I am endeavouring, ma'am, to construct a mnemonic memory circuit using stone knives and bearskins.

Star Trek (the original) is nearly unwatchable. Thus it is populated with babes in costumes whose designer seems to grin lasciviously from behind the camera. When their bodies aren't giving relief from the creak of plastic gears--or if you prefer, the shouting of men--a particular kind of head shot is. The female guest star's face is in soft focus, and lit from a slightly oblique angle, so that her hair shines ethereally. Her face glows, and her glowing smile appears indeed from another planet.

While the rest of our heroes boldly go where no man has gone before--namely, portals--Uhura says "Captain, I'm afraid."

To a trekkie, it's already apparent that I'm really speaking of one episode, "The City on the Edge of Forever". (But that way of filming female faces holds throughout the series, I swear.) I began watching the episode because I know someone who is obsessed with the writer, Harlan Ellison. I was wikipediaing him, and discovered he wrote an episode of Star Trek. What really interested me, though, was that he hated the adaptation of his script so much that he went to court. I had to see what all the fuss was about.

Controversy could only bouy me so much against the sinking dullness of the show, however. I couldn't make it through the episode. It was one of those "travelling back in time screws up the present" plots. When it is revealed that what changes the future for the worse is the U.S. not going to war with Germany during World War Two, my cursor fled to the pause button. I longed for a non-butterfly-effect time travel concept, as in Kage Baker. At least when written history cannot be changed, jingoistic self-justification (whenever we feel national shame, it seems, we can always fall back on "but we saved the world!") isn't possible.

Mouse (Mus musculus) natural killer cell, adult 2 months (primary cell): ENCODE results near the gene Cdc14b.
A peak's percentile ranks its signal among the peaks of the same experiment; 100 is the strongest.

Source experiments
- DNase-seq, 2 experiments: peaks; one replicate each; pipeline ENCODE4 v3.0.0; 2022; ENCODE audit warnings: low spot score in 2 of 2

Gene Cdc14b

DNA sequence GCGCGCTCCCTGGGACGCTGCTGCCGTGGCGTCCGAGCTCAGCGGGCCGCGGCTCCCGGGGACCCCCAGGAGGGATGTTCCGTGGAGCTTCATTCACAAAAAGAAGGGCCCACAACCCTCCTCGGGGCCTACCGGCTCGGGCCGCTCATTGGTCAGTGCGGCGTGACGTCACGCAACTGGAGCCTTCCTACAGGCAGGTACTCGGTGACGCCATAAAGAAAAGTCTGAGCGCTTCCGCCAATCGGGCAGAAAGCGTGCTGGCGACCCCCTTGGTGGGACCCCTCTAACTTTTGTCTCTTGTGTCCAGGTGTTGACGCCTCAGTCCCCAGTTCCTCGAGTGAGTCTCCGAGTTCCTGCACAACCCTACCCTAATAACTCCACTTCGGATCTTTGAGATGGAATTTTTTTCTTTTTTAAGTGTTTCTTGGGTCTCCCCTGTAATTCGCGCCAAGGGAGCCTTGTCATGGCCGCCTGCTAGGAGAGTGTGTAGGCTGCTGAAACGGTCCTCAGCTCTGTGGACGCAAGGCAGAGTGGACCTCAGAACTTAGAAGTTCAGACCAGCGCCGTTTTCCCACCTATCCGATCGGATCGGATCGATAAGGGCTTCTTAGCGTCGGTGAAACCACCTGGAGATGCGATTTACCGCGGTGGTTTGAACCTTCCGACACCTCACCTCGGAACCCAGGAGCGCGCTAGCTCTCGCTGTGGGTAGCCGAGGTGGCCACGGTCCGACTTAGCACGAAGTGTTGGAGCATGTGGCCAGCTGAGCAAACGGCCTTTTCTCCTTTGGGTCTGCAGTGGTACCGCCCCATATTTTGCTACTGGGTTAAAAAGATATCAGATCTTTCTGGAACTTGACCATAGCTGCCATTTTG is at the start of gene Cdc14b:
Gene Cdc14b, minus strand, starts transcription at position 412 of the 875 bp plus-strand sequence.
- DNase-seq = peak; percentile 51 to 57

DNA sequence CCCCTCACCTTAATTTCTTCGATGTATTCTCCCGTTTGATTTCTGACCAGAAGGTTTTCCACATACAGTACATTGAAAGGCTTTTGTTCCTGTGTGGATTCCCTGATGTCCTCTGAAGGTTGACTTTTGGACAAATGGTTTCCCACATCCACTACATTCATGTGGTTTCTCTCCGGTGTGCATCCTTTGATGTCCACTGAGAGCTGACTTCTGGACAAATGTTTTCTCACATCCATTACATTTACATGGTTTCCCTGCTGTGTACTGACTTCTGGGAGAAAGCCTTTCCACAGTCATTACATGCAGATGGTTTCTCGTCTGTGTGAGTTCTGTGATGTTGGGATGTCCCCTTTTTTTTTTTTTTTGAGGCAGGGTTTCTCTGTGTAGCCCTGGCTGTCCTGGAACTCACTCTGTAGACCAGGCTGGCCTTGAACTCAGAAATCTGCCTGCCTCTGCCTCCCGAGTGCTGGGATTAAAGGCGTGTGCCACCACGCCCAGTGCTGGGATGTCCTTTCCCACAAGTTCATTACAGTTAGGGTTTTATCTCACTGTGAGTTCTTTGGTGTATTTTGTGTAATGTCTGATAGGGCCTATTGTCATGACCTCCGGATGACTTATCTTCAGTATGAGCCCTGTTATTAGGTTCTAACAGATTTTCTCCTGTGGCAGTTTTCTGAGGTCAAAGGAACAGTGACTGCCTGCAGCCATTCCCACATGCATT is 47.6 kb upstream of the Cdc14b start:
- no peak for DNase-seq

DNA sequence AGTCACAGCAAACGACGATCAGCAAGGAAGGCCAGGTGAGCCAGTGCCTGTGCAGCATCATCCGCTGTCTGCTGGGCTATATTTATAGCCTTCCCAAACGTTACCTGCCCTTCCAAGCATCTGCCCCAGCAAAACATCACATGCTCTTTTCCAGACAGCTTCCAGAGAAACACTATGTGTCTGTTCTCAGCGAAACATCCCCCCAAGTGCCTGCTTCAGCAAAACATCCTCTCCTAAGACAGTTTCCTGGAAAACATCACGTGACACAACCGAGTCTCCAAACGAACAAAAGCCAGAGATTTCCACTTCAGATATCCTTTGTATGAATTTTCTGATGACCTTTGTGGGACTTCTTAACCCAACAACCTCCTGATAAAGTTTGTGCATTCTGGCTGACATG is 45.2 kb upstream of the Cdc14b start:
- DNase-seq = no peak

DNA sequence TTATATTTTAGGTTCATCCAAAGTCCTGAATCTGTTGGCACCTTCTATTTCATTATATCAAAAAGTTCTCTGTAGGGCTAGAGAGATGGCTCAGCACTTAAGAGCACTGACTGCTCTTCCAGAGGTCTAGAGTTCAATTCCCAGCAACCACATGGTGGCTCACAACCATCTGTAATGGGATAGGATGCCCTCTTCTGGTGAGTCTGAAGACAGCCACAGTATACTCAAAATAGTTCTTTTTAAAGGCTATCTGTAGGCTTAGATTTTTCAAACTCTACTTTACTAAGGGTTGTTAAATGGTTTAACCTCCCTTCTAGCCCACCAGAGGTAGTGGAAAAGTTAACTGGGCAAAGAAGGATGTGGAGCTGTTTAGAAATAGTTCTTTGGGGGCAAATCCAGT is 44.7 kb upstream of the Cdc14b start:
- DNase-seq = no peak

But anyway, I wasn't intending masturbate about taste. I haven't read Ellison's script, but I have a conjecture. When he wrote an episode for Star Trek, what was he expecting when it got aired? Star Trek is still Star Trek. Every writer has a rebellious streak of some sort--otherwise why write--but I think Ellison's was particularly strong. When he wrote an episode of Star Trek, he wanted it to exceed the bounds of what a Star Trek episode could be. He wanted to make something daring, perhaps with a bit of commentary on the show itself. He wanted to inject a bit of not-Star Trek into Star Trek, to give it a little life. So when he saw what ultimately made it to the screen, he was pissed. This wasn't the edgyness he had imagined.

I make fun, but it's perfectly understandable. (Although it does take a special kind of stubbornness to take Paramount to court four decades later for rewriting his script.) Even writing a piece for Bright Wall in a Dark Room, at least half my motivation was something along the lines of I'll show them! I felt that I was in some way shaking up the genre of BWDR. Such an attitude may be necessary, along with the idealizations that come with it.

There's something phallic about this conception of creativity in which one creates within confines but yearns to exceed those confines, and in so doing reveal one's idealized self in the difference. One pretends to want freedom from the confines, but without them one would not be able to create, nor would one want to. Ellison raged against the apparatus of his articulation. He saw too much of the apparatus, and not enough of himself. Despite the angelic face of its female guest star, the episode wasn't pornographic enough.

4 October 2012